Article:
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Viral video ‘Charlie bit my finger’ to be removed from YouTube after its NFT auction

By PINKY S. ICAMEN Published May 19, 2021 2:06 pm Updated May 27, 2021 1:25 pm

The iconic video will be removed from YouTube on May 23, and one person will have the opportunity to own it in its new form as an NFT (non-fungible token).

There are a lot of feel-good viral videos online that you cannot help but watch over and over again—mostly of cuddly pets and of course, adorable kids and babies. One particular video that has become a household name is the classic “Charlie bit my finger—again!” that has spawned memes, GIFs, Halloween costumes, and parodies. 

In the 56-second video—which has often been referred to as the “original viral video”—brothers Harry and Charlie Davies-Carr, then aged three and one, respectively, sit on a couch as they are being filmed by their parents. Charlie grabbed his older brother’s finger and puts it in his mouth. Harry giggled and said, “Charlie bit me.”

Seemingly amused, Harry puts his finger into Charlie’s mouth again and the little one chomped a bit harder on the finger. Harry, who is hurt, cries “ouch” repeatedly as Charlie starts to giggle. Eventually, the one-year-old lets go of the finger and after settling down for a bit, Harry smiles and says, “Charlie bit me. And that really hurt.”

Charlie and Harry Davies-Carr from the viral video, now 15 and 17. Screen shot from The Hits

As of this writing, the viral video, uploaded in May 2007, has been viewed by over 880 million people on YouTube. On May 22, the video will be up for auction as an NFT through the Origin platform.

The day after the auction, which coincides with the 14th anniversary of its original uploading (May 23), the video will be removed from YouTube and will be handed out to the auction winner. According to charliebitme.com, the NFT winner will also have the opportunity to create his or her own video parody featuring the original stars, Harry and Charlie.

Information on how much the video will fetch for was not revealed before the auction but according to Paper, the price could be based on what Origin previously earned for its NFTs, including an $11.7 million sale for the first ever crypto albums from 3LAU. One of the songs from the Ultraviolet album reportedly sold for over $3.6 million.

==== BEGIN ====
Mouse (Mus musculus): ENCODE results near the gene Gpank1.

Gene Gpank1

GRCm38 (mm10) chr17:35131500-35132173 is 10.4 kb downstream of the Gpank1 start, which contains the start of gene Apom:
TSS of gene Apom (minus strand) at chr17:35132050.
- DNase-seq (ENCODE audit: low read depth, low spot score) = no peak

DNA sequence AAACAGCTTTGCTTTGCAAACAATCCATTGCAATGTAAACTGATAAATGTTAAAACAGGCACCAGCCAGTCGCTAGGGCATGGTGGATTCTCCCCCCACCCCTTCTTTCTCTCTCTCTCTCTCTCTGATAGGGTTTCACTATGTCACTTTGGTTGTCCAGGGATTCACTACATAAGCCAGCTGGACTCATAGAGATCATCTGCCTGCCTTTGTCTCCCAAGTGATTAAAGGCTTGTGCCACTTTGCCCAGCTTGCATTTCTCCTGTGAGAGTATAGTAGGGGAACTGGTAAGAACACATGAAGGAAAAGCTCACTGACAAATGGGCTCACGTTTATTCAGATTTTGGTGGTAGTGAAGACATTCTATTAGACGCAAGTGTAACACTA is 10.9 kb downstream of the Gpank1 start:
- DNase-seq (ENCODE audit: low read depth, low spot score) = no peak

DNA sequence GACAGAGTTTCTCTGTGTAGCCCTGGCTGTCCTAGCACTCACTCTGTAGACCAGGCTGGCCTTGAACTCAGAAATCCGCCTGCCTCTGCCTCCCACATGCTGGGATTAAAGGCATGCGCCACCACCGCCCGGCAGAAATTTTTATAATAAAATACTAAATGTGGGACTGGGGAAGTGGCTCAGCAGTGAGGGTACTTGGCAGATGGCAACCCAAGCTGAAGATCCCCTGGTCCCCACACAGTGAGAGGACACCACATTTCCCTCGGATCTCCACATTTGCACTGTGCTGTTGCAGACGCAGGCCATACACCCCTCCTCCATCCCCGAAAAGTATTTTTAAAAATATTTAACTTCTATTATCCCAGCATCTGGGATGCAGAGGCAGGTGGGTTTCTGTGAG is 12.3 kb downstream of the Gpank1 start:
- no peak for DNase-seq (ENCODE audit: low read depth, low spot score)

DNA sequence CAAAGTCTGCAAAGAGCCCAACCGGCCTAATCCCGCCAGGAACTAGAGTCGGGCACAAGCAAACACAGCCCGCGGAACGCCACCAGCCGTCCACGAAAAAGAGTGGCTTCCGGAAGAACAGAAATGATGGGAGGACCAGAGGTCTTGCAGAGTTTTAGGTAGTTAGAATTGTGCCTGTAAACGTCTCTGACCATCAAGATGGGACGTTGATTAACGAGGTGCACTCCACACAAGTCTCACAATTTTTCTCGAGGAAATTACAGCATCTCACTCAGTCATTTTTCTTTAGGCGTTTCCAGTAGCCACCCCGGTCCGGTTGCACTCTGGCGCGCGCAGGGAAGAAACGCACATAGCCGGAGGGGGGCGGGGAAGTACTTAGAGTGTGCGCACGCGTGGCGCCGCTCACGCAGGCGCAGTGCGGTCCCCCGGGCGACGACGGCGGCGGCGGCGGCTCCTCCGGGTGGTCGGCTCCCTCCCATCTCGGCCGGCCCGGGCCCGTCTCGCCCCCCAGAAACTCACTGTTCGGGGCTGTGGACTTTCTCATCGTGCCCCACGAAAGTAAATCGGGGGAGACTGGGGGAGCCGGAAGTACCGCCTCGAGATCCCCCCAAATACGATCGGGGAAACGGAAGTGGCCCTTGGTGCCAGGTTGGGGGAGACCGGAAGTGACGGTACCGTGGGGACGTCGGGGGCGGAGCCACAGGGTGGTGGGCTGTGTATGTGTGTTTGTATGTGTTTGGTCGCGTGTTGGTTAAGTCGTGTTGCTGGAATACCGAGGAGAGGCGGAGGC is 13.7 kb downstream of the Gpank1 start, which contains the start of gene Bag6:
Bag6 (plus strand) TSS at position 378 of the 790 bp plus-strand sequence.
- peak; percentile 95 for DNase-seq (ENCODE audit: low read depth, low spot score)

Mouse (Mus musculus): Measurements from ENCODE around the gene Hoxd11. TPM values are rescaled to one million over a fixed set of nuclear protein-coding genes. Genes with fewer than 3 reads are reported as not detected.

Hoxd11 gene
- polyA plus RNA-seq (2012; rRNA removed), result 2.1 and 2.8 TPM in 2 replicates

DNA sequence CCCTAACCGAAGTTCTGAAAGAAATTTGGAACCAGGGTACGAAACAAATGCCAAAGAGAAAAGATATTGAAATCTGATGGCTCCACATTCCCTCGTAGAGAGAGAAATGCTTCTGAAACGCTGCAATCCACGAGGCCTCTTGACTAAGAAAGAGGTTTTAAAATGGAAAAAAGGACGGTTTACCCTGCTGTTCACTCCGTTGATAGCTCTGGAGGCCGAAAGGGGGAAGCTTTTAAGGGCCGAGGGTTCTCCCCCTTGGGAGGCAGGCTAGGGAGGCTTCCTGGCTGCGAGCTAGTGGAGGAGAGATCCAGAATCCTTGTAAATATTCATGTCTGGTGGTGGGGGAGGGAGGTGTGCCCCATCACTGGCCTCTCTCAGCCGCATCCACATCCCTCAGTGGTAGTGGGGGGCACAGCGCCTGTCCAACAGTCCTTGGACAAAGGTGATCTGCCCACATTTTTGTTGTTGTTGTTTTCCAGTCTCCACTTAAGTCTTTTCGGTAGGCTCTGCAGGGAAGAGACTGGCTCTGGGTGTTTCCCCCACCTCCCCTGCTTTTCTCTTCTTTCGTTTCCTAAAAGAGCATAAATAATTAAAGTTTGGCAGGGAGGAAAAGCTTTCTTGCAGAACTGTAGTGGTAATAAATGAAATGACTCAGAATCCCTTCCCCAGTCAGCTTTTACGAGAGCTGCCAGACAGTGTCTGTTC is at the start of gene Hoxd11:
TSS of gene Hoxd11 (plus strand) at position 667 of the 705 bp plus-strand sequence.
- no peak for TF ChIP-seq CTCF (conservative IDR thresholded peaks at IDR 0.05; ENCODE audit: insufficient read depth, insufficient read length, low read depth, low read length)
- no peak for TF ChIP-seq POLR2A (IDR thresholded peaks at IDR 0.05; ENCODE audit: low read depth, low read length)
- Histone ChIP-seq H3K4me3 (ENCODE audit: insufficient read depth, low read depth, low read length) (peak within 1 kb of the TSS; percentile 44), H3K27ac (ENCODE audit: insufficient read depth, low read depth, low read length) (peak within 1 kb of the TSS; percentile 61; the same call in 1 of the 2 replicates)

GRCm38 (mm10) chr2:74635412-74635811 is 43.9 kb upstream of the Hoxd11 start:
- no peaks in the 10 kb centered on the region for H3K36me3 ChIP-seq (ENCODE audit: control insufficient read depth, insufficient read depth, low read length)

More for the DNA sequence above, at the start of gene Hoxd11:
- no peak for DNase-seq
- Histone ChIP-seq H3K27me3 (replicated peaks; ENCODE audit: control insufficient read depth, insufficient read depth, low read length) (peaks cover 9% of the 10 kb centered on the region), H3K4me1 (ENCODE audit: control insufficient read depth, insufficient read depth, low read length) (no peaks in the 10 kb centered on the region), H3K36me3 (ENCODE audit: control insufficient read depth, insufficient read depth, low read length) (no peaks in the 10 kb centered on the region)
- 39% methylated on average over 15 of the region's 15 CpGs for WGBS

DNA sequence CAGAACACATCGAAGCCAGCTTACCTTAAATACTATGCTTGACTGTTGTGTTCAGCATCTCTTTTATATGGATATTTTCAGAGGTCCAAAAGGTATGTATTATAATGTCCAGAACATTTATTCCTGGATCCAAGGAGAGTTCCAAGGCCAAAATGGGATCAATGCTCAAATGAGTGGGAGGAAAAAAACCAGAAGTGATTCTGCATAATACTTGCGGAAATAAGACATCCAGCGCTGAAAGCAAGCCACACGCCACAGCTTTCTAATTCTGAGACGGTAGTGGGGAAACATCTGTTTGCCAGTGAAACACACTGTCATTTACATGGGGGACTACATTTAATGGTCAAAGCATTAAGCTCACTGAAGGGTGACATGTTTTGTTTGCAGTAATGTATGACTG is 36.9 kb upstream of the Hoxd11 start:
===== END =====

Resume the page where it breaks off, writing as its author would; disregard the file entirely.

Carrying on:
Harry and Charlie, who both live in the UK, are now 17 and 15 respectively. Their website says, “The Charlie Bit My Finger" video has been a huge part of the Davies-Carr family’s lives for the past 14 years, and they are excited to welcome others to become a part of their story. This is not the end of the beloved video, but rather a new beginning.”

Update:

The Charlie Bit My Finger video was sold as an NFT for $760,999 on May 23. According to www.charliebitme.com, 11 active bidders joined the auction that started with $99,999 bid. In the end, bidder with the username 3fmusic won the auction and became the sole owner of the lovable piece.

As of this writing, the video is still up on YouTube, with an updated title that says, “Waiting for NFT decision.”

NFTs are unique digital assets, which include artworks, viral memes, even GIFs. Interest in NFTs is on the rise, as seen in recent notable auctions, including Merriam-Webster’s definition of NFT (“a unique digital identifier that cannot be copied, substituted, or subdivided, that is recorded in a blockchain, and that is used to certify authenticity and ownership.”) and the “Disaster Girl” meme, which fetched for nearly half a million dollars.

Most recently, British model and actress Cara Delevingne announced she is auctioning a digital spoken word artwork for charity, a 30-second clip of her talking in celebration of her vagina and what it means to her.